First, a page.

Tuesday, May 4, 2010

St. George's Day (Gergyovden or Đurđevdan)

Many years ago, my uncle visited Rio DeJaneiro, and while he was there he picked up this picture of St. George and the dragon. My parents have had this picture hung in a prominent place in their home ever since. It was there long before I was born.

It's possible when my uncle brought this souvenir back from far away Brazil, he was thinking of my grandmother, whose name was Georgina. She was certainly a dragon in her own way. She was extremely religious, to the point of trying to convert nearly everyone she met, she kept a Bible and other religious texts in her bedroom, went to church every day and died at the ripe old age of 91.

For some reason Grandma Georgina didn't like it, and gave it to my parents. The picture both horrified and fascinated me when I was a little girl. I felt sorry for the dragon. When I got older, I found out dragons weren't real, but that people believed in them during the Middle Ages. The picture of St. George and the Dragon shows the triumph of good over evil.

According to legend the dragon spread the plague and breathed fire. He was a threat to the people, so they fed him lambs. When lambs weren't available, he ate children, chosen by lottery. One day the king's daughter was chosen to be given as a bride to the dragon. St. George, seeing the young woman in much distress, offered to slay the dragon, provided the people in the town became baptized as Christians.

Atop a white horse, he killed the dragon, the people of the town accepted Christianity and the threat was no more.

The legend of St. George slaying the dragon is very much alive in folklore, not only in Eastern Europe, but in England as well. The anniversary of St. George's death is a holiday in many countries. The Catholic Church and the Church of England celebrate it on April 23, whereas the Eastern Orthodox Church celebrates it May 6.

St. George is the patron saint of a number of nations, including England, Greece, Serbia, and Portugal. By the way, when the Portuguese founded Rio DeJaneiro, St. George became the patron saint of the city. That is where my uncle bought his souvenir.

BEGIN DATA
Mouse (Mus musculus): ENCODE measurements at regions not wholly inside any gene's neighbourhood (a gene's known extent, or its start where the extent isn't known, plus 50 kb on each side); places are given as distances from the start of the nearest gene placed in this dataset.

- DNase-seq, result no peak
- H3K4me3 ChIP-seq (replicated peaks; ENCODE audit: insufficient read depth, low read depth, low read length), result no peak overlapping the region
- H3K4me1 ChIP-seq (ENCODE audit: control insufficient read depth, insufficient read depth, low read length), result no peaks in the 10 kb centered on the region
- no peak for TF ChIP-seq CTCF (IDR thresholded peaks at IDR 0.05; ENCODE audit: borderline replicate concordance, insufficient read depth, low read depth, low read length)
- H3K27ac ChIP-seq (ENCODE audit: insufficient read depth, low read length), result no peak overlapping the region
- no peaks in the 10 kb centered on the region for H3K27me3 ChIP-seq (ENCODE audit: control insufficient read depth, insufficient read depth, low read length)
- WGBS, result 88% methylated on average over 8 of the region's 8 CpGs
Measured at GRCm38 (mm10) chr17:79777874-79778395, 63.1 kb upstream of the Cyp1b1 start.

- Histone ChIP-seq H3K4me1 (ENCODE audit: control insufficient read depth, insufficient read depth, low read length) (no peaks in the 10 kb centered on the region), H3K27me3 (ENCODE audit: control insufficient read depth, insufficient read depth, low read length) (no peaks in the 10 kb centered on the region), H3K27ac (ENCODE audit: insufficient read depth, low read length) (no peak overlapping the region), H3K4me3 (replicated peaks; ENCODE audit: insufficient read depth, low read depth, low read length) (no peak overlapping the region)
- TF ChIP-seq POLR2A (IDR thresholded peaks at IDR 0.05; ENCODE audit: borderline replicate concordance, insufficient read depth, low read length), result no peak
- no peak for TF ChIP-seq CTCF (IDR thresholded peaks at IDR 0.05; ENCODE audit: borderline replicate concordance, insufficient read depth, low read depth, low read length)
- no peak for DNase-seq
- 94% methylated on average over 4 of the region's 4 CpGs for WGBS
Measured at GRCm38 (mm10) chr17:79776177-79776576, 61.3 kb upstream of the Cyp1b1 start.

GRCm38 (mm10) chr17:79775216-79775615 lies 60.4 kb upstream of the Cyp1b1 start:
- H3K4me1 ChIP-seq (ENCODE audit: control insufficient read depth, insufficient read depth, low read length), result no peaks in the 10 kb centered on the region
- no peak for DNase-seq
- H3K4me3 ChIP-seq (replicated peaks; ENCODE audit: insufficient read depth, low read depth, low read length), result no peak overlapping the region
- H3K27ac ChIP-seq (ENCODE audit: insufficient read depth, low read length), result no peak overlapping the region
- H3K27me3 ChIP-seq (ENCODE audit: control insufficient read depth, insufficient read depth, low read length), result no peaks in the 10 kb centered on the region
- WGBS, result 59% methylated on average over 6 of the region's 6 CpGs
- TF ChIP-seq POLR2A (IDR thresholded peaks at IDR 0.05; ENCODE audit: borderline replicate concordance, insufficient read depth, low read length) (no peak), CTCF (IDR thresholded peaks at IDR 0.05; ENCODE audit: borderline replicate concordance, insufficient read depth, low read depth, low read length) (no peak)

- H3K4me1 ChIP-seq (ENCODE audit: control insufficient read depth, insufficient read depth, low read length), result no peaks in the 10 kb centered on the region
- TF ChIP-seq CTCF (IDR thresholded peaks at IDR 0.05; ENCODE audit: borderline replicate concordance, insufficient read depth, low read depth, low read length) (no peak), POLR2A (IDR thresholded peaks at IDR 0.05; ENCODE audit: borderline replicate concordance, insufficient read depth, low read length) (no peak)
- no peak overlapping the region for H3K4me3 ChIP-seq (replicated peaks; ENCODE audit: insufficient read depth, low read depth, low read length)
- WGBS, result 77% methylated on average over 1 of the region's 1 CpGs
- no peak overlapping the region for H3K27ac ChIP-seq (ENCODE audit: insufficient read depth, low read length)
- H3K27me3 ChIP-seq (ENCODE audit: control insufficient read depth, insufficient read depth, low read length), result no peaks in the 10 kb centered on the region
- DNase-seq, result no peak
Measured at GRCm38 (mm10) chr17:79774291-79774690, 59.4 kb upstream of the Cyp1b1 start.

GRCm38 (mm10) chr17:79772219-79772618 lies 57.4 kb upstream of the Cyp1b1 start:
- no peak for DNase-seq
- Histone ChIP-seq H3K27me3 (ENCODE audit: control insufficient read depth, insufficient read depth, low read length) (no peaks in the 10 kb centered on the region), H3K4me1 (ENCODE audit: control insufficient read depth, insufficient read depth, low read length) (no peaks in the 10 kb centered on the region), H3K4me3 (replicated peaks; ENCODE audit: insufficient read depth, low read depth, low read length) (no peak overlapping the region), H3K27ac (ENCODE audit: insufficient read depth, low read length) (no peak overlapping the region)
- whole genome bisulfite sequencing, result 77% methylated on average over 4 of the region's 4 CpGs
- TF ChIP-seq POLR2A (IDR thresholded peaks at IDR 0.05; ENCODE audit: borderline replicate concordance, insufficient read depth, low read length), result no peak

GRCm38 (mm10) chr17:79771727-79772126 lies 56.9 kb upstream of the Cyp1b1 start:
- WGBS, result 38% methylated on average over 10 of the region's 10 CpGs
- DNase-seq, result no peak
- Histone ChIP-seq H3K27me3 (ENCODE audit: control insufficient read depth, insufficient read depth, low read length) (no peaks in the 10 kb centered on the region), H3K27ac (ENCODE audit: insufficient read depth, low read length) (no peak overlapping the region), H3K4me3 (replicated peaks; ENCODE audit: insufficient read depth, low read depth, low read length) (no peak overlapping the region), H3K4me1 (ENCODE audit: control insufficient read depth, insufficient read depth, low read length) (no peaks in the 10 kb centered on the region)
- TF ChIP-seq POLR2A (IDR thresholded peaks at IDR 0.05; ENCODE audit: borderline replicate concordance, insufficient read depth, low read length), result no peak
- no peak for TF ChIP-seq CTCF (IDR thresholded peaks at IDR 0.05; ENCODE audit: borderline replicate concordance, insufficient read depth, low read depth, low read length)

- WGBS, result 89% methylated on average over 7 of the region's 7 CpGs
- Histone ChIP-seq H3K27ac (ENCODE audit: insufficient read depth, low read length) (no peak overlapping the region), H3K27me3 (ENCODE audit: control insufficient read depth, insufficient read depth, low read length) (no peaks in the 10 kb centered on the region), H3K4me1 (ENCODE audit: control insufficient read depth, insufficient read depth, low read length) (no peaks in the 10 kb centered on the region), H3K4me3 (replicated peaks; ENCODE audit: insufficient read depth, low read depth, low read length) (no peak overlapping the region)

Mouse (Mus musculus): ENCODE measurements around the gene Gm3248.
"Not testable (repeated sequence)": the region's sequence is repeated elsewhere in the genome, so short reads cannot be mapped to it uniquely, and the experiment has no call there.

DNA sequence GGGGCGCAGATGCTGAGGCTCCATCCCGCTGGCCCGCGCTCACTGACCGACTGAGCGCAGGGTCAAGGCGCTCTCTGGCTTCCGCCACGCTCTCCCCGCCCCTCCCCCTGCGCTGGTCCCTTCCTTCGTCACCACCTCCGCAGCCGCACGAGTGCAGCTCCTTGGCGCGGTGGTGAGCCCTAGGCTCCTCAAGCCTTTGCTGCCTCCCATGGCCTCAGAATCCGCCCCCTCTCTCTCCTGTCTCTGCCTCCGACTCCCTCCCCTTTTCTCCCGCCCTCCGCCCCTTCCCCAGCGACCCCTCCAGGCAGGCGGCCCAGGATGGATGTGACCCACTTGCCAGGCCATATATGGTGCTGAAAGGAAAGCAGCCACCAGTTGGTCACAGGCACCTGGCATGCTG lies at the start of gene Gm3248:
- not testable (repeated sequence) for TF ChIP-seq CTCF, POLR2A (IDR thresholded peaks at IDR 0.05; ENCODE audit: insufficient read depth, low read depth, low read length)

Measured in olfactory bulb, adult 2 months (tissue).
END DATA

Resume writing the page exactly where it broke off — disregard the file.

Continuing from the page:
Anyway, in Eastern Europe St. George's Day is a day of celebration, and a day off from work. Here are some St.George Day festivities from Bulgaria, with lots of dancing, singing and shouting. They are certainly having a blast!

Here is some background on the holiday from Radio Bulgaria, along with lots of music:


On April 30, I had the opportunity to go to a St. George's Day celebration in New York City. This was a truly international event, since it was held at the Hungarian House, and the bands played Serbian, Bulgarian, Macedonian, and Roma music. The featured band was Zlatne Uste, a very popular Balkan Brass Band in New York City. They have been to Serbia several times, and have even performed in the Guca Festival there! Here is a video from one of their gigs in Manhattan. You can't help but get up and dance while listening to them!

Unfortunately I had to travel light that night, so I didn't bring my camera. Let it be said that the dancing was wild and uninhibited, the music fantastic, the food excellent (the event was catered by Bulgarians, and featured traditional foods such as roast lamb, banitsa and Shopska Salad) and the people, very friendly.

Here is a traditional St. George's Day song from Serbia.

This was one of the songs played at the party, with a lot of loud brass and very strong rhythm. We danced it to cocek (pronounced chochek), which is a very popular dance all over the Balkans, of Roma origin.

This was a night to remember, on a par with Balkan Music Night and Lyuti Chushki's visit to Mt. Holyoke College.

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  1. Interesting. I have never been to a st Georges Day celebration. Thanks for directing me here. It is possible that your grandmother was a pacifist :)

  2. Glad you enjoyed, Fiocle. I don't know for sure if my grandmother was a pacifist, though. She didn't like violence so maybe she was :)